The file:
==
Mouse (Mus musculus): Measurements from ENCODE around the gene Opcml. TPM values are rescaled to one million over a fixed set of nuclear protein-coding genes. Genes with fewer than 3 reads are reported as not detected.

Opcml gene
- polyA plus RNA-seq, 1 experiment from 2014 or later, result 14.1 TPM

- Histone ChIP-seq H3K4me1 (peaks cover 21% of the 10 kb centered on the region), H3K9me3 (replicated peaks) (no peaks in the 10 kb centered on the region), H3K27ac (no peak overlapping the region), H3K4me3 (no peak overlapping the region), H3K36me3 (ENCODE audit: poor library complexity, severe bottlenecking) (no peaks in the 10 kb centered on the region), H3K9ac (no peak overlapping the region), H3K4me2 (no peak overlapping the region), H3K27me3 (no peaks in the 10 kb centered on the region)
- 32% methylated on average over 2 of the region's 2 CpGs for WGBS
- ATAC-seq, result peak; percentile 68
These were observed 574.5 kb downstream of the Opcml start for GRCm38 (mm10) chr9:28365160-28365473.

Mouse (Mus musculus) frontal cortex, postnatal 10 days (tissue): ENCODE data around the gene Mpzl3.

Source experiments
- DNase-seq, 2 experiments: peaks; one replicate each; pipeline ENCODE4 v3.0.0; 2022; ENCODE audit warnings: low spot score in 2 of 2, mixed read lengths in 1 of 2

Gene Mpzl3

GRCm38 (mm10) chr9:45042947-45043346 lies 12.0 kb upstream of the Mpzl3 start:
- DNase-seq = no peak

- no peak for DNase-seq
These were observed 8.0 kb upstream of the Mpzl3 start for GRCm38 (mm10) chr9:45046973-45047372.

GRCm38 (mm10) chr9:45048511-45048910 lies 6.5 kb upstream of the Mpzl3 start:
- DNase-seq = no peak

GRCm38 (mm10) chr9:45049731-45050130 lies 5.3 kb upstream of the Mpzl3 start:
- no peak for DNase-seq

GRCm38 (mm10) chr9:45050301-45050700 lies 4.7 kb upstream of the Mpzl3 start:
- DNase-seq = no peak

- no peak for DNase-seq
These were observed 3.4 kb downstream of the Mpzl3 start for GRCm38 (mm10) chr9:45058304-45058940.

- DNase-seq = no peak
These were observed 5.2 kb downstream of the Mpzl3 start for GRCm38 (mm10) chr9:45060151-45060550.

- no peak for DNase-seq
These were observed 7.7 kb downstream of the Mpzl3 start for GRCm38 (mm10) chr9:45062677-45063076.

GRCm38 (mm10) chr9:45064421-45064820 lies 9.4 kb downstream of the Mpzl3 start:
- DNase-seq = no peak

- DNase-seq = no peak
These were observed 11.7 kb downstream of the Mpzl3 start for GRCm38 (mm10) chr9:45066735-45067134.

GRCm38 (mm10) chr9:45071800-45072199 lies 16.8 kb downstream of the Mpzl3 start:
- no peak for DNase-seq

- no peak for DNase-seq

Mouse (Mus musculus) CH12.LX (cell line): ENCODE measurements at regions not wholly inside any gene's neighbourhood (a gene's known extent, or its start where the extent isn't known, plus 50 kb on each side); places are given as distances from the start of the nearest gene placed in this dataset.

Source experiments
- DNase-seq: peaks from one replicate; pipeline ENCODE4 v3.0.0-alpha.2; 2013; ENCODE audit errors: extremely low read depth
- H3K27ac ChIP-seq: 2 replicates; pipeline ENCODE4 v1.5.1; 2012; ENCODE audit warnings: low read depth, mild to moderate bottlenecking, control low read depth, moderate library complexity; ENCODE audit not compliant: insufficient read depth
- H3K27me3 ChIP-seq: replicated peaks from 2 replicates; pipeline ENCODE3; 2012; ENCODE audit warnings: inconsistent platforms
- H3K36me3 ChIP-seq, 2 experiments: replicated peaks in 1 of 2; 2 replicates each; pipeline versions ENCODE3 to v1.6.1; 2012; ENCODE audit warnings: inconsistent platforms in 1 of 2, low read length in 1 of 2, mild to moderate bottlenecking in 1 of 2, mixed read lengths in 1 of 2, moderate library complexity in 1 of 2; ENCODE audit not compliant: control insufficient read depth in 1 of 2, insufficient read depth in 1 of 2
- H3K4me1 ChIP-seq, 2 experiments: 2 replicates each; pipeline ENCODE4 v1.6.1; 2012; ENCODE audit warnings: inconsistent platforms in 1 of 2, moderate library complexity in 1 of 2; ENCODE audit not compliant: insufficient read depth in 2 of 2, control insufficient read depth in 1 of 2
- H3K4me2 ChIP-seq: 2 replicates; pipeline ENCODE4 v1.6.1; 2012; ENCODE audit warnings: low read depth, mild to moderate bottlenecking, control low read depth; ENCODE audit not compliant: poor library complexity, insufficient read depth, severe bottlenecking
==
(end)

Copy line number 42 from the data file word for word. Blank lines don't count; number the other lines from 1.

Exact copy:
- H3K4me2 ChIP-seq: 2 replicates; pipeline ENCODE4 v1.6.1; 2012; ENCODE audit warnings: low read depth, mild to moderate bottlenecking, control low read depth; ENCODE audit not compliant: poor library complexity, insufficient read depth, severe bottlenecking